Farmers surprised as Kent resigns from ICSA

Patrick Kent has stepped down from his role as ICSA president, having been named by Independents 4 Change South of Ireland MEP candidate Mick Wallace on his replacement list.

Mr Kent’s decision to step down from Ireland’s third largest farmer organisation has surprised farming circles as Mr Wallace, in Dáil debates, has called for the scaling back of the beef and dairy sectors to reduce Ireland’s carbon emissions.

He cited of beef and dairy alongside the climate impacts of gas fracking.

In February, in a Dáil question to Agriculture Minister Michael Creed, Mick Wallace stated: “The meat and dairy herds are to Ireland what the coal industry is to Poland and the fracking gas industry is to the United States, namely, a short-sighted cash generator, the expansion of which is undermining the chances of survival of the planet and the people of the global south and in less than a generation the people of the global north.”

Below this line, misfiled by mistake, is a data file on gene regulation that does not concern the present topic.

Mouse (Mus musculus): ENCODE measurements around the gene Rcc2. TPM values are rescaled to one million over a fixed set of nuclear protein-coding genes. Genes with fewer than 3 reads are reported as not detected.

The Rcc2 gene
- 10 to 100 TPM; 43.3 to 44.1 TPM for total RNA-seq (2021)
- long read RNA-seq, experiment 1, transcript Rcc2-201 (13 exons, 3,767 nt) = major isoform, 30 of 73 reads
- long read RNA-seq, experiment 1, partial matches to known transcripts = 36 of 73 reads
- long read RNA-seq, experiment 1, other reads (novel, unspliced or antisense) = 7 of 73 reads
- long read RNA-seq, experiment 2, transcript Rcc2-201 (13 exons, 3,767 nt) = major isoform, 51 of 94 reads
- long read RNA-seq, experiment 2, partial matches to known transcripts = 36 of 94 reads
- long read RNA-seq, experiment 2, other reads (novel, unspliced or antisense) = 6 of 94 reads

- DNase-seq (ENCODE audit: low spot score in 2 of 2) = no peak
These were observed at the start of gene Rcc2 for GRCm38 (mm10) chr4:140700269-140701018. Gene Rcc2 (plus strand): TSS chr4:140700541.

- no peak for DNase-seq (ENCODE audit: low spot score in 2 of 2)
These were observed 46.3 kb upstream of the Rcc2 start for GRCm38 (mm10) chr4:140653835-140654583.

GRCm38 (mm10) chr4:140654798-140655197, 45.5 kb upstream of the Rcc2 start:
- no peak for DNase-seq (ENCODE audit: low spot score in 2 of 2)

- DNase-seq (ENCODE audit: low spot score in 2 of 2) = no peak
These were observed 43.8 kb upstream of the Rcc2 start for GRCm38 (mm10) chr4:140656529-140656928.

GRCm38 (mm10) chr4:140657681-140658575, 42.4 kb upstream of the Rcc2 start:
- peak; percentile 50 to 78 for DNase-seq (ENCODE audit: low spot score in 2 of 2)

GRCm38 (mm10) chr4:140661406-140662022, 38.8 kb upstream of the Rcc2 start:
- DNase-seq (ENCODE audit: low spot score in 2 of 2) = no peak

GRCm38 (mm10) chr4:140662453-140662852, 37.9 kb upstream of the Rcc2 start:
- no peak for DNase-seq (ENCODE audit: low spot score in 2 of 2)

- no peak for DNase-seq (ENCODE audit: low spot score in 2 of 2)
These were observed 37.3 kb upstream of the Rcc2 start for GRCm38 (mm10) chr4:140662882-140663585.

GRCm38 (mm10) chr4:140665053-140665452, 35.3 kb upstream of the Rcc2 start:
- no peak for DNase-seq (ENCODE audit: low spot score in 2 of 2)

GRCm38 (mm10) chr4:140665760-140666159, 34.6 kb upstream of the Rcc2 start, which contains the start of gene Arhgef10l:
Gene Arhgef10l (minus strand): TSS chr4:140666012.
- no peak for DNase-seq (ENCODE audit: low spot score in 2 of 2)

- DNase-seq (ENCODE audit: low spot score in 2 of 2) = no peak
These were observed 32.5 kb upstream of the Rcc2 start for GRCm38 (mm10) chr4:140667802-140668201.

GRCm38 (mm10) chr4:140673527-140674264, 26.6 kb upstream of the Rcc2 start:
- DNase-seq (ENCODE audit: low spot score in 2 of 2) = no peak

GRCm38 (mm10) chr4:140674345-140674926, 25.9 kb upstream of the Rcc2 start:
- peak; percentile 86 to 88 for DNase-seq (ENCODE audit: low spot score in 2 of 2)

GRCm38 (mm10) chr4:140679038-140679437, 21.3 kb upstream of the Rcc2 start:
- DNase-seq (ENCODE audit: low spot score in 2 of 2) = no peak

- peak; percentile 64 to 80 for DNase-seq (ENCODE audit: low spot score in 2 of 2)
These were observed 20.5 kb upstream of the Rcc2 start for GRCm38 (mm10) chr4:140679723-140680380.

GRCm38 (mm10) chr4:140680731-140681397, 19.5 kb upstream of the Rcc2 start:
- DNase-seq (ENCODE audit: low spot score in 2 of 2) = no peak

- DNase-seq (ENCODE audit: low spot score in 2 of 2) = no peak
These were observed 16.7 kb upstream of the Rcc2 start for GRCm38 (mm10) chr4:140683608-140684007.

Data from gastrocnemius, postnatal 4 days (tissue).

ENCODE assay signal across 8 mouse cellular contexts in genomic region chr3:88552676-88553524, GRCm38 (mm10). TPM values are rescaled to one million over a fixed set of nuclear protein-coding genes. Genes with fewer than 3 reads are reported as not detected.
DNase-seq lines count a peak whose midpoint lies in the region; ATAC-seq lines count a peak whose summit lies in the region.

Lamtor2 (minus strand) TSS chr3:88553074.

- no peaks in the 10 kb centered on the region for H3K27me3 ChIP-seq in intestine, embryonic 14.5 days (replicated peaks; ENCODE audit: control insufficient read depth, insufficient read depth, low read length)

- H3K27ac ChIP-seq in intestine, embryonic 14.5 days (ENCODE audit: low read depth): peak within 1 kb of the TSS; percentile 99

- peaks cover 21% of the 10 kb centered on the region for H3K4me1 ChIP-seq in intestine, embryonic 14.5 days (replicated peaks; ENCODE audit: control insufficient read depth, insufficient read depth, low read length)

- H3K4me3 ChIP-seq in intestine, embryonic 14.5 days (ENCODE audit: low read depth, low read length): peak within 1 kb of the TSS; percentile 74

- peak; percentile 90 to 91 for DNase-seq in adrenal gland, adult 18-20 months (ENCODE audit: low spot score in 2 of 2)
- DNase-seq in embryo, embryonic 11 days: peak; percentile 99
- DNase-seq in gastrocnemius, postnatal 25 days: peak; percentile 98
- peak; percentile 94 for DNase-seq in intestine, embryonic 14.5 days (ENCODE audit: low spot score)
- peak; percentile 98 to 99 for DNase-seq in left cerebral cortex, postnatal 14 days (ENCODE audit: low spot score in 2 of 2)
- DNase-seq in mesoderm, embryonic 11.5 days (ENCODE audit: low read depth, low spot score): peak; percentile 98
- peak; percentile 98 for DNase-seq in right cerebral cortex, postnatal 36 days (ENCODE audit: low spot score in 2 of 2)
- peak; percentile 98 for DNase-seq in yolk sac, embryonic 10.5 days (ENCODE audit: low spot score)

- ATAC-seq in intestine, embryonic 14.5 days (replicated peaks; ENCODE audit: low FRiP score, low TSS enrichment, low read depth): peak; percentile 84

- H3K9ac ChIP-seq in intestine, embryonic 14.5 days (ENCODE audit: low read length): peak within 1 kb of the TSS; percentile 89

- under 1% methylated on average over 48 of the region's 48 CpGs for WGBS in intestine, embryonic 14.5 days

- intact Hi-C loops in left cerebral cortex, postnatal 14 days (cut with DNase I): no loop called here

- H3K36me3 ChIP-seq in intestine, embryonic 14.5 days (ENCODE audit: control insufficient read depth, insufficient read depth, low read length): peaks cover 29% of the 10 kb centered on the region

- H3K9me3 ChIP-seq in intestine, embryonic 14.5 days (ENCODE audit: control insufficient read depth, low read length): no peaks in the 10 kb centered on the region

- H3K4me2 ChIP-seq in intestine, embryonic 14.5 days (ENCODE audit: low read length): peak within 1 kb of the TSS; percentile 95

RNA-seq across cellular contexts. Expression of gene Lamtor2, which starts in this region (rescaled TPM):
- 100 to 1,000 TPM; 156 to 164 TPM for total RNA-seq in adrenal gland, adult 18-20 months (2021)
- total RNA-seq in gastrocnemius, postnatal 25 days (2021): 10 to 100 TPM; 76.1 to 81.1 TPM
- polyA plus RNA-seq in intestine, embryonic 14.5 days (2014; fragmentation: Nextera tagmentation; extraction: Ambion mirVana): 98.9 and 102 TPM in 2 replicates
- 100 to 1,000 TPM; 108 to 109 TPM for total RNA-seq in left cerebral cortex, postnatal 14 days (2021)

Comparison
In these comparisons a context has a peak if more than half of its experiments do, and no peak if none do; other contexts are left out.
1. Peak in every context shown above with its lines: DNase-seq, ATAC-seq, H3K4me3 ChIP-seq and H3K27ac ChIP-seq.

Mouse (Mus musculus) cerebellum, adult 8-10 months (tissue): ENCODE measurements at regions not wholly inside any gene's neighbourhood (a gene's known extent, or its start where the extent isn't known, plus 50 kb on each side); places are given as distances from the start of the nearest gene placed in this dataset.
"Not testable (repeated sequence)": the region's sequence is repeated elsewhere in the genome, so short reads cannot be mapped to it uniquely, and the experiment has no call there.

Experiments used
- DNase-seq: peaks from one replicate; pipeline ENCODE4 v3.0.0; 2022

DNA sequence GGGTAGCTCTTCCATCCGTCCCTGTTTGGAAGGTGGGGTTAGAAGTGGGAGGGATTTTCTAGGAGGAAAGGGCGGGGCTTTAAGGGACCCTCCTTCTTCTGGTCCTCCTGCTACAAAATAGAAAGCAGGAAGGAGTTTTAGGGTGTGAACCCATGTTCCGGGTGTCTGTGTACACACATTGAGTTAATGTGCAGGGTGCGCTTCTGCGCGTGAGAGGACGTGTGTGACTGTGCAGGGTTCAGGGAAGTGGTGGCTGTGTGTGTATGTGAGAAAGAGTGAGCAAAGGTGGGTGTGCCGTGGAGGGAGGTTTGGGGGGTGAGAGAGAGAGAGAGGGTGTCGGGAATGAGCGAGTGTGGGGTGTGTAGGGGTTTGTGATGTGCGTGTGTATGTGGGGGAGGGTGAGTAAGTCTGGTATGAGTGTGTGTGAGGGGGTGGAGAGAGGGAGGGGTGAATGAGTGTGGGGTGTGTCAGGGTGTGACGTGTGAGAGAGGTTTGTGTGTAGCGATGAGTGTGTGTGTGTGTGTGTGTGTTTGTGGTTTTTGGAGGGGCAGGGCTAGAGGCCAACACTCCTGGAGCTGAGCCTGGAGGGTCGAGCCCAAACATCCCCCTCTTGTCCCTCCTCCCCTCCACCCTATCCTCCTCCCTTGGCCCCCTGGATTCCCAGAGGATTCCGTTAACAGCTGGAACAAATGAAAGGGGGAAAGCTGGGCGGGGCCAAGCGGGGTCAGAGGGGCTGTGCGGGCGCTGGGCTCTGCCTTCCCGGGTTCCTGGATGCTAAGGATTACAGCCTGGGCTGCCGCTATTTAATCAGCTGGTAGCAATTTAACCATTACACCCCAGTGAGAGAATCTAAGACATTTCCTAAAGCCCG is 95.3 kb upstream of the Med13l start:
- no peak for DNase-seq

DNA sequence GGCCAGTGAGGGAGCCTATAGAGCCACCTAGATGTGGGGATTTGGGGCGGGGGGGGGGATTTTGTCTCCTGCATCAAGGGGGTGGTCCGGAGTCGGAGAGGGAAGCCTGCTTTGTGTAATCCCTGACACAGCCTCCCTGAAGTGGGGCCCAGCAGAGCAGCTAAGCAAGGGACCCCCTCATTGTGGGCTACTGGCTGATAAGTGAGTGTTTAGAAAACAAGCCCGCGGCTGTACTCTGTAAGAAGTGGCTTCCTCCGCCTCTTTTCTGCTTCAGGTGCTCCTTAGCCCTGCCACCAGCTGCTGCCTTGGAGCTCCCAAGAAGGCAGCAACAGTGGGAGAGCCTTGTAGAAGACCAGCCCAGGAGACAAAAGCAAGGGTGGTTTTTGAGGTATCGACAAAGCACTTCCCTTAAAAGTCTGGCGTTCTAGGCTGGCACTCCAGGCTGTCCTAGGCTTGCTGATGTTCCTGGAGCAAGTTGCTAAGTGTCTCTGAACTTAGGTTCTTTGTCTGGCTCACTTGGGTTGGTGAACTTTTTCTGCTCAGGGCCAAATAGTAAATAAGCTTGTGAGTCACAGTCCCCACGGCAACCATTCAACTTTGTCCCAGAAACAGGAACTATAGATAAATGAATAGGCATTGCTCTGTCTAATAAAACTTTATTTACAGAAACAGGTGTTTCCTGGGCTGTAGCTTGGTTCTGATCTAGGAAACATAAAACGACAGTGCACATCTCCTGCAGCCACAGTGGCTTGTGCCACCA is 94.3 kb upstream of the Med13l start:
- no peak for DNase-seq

Minister Creed said the analogy was “rather unfortunate” while citing a 2010 report by the European Commission which found Ireland was the most carbon-efficient producer in the European Union per unit of dairy production and the fifth most carbon-efficient producer of beef per kilogram.

While Mr Kent has stated that he remains politically neutral, his move could potentially see him become an MEP in a scenario wherein Mick Wallace, if elected as an MEP, should later decide to step down in order to contest an Irish general election.

Mr Kent has been ICSA’s president since 2014, having been re-elected twice during that time.

A suckler and sheep farmer in New Ross, Co Wexford, Mr Kent has been a critic of “militant vegan ideology” which he said was a big threat to the future of the livestock sector.

Mr Kent’s highlights as ICSA president included pushing for an EU level auditor to analyse and publicise the division of profits in the beef food chain to expose the high margins enjoyed by retailers and processors.

He also led studies of the Quality Assurance Scheme (QAS), with the ICSA’s analysis suggesting that farmers were losing on average €150 per head of cattle by virtue of receiving zero payment for the fifth quarter.

ICSA thanked Mr Kent for his visionary approach he brought to many of the most challenging issues facing the farming sector during his time as president.

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